Even before 18 people were killed when airdrops of aid into Gaza went disastrously wrong on Monday, many had questioned the sense in using planes when food can be delivered far more rapidly by road.
With only a trickle of aid getting into the starving north and the United Nations warning of "imminent famine" as it accuses Israel of blocking deliveries, foreign governments have turned to airdrops as "a way to show that they're doing something", said Shira Efron of the Israel Policy Forum.
The problem is that "airdrops are as inefficient as they are dangerous", according to a source from an international NGO working in Gaza who asked to remain anonymous.
And they can be deadly to the desperate people waiting on the ground.
Twelve hungry Gazans drowned trying to fish food packages from the sea on Monday and six more were killed in stampedes.
Others have been crushed by the crates after parachutes malfunctioned, with five killed and 10 injured earlier this month when crates fell "like rockets" on the Al-Shati refugee camp.
Despite the deaths and the risks, Palestinians like mechanic Ahmed Al-Rifi were back the day after the latest tragedy waiting for the next drop, on the same beaches where the 18 were killed.
"Every day people get hurt or even killed fighting to get flour, water, lentils and beans," he said.
Taxi driver Uday Nasser said it was "deeply humiliating".
"The strong take from the weaker ones. Sometimes they use knives or even shoot," he said.
UNICEF's James Elder, who is in Gaza, said "typically food aid is delivered from the air because people are cut off and it's the only way to reach them".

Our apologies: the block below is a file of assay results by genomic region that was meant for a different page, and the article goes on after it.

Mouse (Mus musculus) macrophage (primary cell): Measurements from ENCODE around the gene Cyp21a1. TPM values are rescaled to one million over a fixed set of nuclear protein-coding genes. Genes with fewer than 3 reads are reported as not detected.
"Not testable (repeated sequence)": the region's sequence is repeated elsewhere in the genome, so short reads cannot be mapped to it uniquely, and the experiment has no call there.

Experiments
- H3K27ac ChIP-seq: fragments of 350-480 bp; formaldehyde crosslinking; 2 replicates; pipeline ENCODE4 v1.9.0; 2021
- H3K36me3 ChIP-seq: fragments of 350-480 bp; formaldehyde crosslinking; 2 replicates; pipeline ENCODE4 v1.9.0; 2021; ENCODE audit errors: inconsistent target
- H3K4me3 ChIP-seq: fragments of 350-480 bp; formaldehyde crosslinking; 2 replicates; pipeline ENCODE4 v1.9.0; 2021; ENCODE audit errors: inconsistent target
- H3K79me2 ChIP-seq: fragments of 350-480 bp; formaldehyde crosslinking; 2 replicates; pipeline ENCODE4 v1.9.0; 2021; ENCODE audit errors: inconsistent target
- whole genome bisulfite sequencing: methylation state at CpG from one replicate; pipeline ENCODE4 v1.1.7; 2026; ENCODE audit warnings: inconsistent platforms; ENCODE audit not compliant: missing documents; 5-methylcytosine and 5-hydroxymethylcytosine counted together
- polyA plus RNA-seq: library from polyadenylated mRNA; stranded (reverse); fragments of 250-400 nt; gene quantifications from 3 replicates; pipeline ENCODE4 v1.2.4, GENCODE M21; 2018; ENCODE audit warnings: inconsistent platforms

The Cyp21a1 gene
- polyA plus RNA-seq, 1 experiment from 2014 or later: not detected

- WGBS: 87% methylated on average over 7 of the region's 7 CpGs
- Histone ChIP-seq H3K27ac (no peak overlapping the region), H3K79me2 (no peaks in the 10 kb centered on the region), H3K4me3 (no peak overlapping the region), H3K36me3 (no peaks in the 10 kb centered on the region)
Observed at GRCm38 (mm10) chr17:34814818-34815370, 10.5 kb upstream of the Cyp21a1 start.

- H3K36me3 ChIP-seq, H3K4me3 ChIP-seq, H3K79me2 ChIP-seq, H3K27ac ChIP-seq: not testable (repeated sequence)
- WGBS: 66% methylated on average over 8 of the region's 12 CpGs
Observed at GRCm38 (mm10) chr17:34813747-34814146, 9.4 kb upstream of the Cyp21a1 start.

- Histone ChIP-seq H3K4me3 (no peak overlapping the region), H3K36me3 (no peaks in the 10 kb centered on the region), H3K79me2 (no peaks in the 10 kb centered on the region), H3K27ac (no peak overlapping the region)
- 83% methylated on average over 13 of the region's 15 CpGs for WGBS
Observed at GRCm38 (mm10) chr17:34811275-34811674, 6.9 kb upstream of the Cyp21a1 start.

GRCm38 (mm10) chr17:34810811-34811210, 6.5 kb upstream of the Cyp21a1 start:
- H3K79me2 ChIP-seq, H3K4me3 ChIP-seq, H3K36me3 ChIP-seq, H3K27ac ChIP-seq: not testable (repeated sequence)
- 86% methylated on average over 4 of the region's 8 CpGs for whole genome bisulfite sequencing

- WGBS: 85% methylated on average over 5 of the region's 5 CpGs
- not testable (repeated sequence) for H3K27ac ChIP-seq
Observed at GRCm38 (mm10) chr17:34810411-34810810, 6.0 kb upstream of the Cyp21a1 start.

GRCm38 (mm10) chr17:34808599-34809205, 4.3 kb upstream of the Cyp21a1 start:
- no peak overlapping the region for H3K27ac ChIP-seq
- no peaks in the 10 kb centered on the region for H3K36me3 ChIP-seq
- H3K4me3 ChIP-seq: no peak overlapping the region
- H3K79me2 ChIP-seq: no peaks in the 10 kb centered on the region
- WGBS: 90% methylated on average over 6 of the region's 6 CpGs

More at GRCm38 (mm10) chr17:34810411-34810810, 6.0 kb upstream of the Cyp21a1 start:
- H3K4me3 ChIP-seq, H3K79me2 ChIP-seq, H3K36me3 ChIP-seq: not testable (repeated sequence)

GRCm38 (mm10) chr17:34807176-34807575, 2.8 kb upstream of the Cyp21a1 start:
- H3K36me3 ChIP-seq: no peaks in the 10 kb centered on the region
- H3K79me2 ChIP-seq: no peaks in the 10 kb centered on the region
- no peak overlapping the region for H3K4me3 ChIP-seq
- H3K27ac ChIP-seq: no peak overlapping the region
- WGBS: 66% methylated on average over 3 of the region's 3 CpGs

"Here the lifesaving aid they need is a matter of kilometres away. We need to use the roads," he said.
Israel denies it is blocking food lorries but aid entering the Gaza Strip by land is far below pre-war levels -- around 150 vehicles a day compared with at least 550 before the war, according to UNRWA, the UN agency for Palestinian refugees.
And only a small amount of that is getting to the famine-threatened north, where the drops are concentrated.
After the latest tragedy, Hamas pleaded for foreign powers to stop the drops saying they were a "real danger to the lives of hungry citizens".
But the plea fell on deaf ears -- Jordan's army said five more drops were carried out on Wednesday with help from Egypt, the United Arab Emirates, Germany and Spain.
The United States also pledged to continue airdrops with US Central Command confirming it had dropped 46,000 powdered meals over northern Gaza on Monday.
Some of those dropping the aid admit it is little more than a gesture with so many of Gaza's 2.4 million people starving.
US Air Force Lieutenant Colonel Jeremy Anderson told AFP during a drop earlier this month that the aid delivered by air was only a "drop in the bucket" of what was needed.
He said that if a parachute failed to open they try to make sure it ends up in the water where "nobody is going to get hurt".
Tragically on Monday, people drowned as they tried to get the crates landing in the water, witnesses saying some of the dead were children.
"The countries doing the drops, particularly the US, know that it is making almost no difference," the humanitarian source claimed.
However, the drops are highly visible and make for striking television images.
You can see them from miles away -- military cargo planes flying low, leaving a trail of black, pink or grey parachutes behind them, each carrying up to a tonne of aid.
"I think it is a way of putting indirect pressure on Israel" to let more food aid in, the source added.
Washington insisted Tuesday it was working "around the clock" to increase the flow of aid into Gaza by land as well as setting up a sea corridor.
The US Army said a floating jetty that will enable aid deliveries via the sea in Gaza was now crossing the Atlantic.
Up to now, only one vessel carrying aid has been able to deliver -- a Spanish vessel towing a barge from Cyprus carrying 200 tonnes of aid earlier this month.
That was the equivalent of what 12 lorries can carry, said Elder, when "hundreds of trucks are waiting on the other side of the Gaza border" full of aid.
Related Story